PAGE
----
Figure 3
Figure 3 A-B. Patient in supine position. These figures illustrate the three windows often used for needle entry during pericardiocentesis– apical, subcostal, and parasternal access; C-D. These figures show apical entry for performance of pericardiocentesis with transhthoracic echo monitoring; E. Post-procedure illustration of pericardial catheter drainage after trans-apical pericardiocentesis
Figure 4
Figure 4 A. Transthoracic 2-D echo during pericardiocentesis demonstrates a catheter within the pericardial space. The pericardial fluid was hemorrhagic; B. Saline contrast study shows contrast in the pericardial space, confirming that the pericardial catheter is not intracardiac
Figure 5
Figure 5 During echo monitoring of pericardiocentesis, it was noted that the guidewire had entered the left ventricle (arrows). The guidewire was subsequently removed and repeat pericardiocentesis performed

A decrease in both mortality and complication rates have been observed with US guided pericardiocentesis, as shown in Table 2. In 1,127 cases of US guided pericardiocentesis performed at the Mayo Clinic between 1979 and 2001, 97% of the cases were successful and 89% only needed a single attempt to gain access (41). Major complications, including chamber lacerations, pneumothorax with chest tube re-expansion, tachycardia, and death, only occurred in 1.2% of patients and minor complications, including minor pneumothorax, pleural pericardial fistula, and vasovagal responses, were observed in 3.5% of patients. With US guidance, patients have a better chance of survival and significantly lower complication rates (43). The Yonsei Clinic also achieved similar success rates. The 11-year study had an astounding overall success rate of 99% with a major complication rate of only 0.7% and 0 deaths (46). In addition, the safety of US guided pericardiocentesis has been shown in pediatric patients, cardiac perforated patients that were hemodynamically unstable, postoperative patients, and patients with malignancies (42,47,48).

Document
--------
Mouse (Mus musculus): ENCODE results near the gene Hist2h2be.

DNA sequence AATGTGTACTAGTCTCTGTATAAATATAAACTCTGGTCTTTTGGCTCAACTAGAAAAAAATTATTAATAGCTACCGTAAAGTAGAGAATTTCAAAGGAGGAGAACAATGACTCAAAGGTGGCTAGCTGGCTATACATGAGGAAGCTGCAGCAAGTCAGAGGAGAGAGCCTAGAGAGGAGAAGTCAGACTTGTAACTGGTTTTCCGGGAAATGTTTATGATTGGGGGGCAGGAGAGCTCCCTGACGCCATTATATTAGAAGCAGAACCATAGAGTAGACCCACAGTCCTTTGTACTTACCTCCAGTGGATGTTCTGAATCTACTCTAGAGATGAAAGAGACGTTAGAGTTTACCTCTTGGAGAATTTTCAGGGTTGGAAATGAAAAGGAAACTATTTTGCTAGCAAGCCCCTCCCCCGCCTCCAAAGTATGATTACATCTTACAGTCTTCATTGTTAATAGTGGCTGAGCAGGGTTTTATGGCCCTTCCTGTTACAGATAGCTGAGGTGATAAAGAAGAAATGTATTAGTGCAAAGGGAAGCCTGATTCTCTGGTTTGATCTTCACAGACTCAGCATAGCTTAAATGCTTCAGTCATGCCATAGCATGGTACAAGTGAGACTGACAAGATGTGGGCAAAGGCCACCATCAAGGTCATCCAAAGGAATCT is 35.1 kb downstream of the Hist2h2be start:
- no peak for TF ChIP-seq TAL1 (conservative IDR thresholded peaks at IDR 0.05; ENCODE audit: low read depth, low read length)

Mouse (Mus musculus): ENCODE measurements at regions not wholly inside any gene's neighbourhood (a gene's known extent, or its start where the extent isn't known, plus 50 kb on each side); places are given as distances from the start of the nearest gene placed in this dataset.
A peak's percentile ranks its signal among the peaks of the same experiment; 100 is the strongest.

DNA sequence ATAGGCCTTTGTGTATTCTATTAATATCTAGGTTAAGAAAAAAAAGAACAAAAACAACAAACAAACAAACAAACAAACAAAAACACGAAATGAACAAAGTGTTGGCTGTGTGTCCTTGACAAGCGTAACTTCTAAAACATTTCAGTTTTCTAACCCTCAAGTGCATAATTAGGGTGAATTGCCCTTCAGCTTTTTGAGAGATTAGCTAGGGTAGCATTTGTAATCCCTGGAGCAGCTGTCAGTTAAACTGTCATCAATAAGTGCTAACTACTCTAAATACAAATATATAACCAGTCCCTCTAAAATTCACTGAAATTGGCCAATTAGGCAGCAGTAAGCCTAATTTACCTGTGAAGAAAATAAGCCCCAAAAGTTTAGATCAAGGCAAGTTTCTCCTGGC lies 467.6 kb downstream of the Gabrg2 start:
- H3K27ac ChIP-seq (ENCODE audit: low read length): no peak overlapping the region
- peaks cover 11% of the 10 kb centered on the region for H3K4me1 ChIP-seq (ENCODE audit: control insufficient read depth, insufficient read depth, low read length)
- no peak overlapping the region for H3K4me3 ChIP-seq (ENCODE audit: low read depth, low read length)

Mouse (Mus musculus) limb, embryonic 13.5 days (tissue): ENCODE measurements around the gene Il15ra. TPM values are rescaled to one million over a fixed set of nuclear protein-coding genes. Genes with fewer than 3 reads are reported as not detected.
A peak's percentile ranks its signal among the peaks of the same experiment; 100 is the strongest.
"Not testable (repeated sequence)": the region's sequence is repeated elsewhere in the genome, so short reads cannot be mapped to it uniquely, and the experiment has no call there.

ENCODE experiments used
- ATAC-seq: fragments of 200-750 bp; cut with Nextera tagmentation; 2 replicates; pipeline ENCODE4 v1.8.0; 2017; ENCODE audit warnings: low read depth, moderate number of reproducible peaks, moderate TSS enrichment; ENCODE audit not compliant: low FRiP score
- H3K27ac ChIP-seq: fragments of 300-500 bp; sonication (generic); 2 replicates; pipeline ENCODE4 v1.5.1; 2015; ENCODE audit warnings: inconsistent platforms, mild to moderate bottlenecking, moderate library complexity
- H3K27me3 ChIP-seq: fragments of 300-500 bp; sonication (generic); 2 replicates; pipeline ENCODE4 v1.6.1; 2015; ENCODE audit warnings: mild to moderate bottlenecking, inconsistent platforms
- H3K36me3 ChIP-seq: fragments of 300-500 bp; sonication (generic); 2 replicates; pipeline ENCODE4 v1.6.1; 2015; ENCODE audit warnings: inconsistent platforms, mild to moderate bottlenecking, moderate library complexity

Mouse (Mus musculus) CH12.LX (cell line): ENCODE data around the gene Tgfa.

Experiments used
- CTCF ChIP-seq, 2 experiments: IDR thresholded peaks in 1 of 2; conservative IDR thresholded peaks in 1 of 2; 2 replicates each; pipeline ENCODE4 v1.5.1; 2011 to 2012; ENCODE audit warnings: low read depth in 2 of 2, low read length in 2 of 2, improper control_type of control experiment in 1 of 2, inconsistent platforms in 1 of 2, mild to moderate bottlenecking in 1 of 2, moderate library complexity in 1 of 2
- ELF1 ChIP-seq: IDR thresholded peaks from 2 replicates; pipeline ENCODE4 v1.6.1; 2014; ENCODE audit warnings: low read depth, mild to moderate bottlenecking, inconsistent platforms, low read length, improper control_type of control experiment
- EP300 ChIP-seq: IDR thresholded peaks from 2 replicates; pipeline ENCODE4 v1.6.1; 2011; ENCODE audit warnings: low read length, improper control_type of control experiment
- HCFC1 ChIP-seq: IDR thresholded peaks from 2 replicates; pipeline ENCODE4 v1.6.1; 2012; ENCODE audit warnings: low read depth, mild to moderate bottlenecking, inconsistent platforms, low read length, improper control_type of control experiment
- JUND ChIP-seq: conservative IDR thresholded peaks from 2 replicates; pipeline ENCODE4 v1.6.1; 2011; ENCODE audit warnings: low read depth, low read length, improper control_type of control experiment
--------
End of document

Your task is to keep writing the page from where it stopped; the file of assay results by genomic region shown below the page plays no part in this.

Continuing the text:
Table 2
Table 2 Decrease in Mortality and Complication Rates with Echocardiography Guided Pericardiocentesis
Full Table

With the help of US guidance, the operator can directly visualize the pericardial effusion, the surrounding structures, the wall chambers, and most importantly the best approach to access the effusion. This helps reduce the number of failed attempts, chamber and organ punctures, and other major complications. With echocardiographic guidance, this procedure can be performed safely, relatively quickly, and efficiently at the bedside in the ICU, in the catheterization laboratory, or as outpatient in the echocardiography laboratory (41). In addition, US imaging reduces the need for surgery and exposure to radiation compared to fluoroscopy. Ultrasound guidance increases safety and efficacy; thus, it has become the standard method for pericardiocentesis.

Endomyocardial biopsy

First introduced in 1962, endomyocardial biopsies have help eddiagnose a wide variety of myocardial disorders, such as infiltrative cardiomyopathy and heart transplant rejection (44,49). This procedure is usually done under fluoroscopic guidance; however, echocardiography have been used to supplement or replace fluoroscopic guidance (44,50,51). Under echocardiographic guidance, there is a wider choice of biopsy sites, including ventricular septum, RV apex, and free wall (52). Since 2D TTE provides spatial orientation and anatomic definition, the likelihood of complications are greatly reduced, such as perforation and damage to the tricuspid valve (53). Most importantly, US guidance can assure that specimens are obtained from the septum and not the right ventricular (RV) free wall, especially since perforation of the RV or LV remains the most serious risks of the procedure (52,53). Ultrasound guidance also offers precise visualization, thus serial biopsies may be performed thereby allowing a quick procedure lasting 10-15 minutes.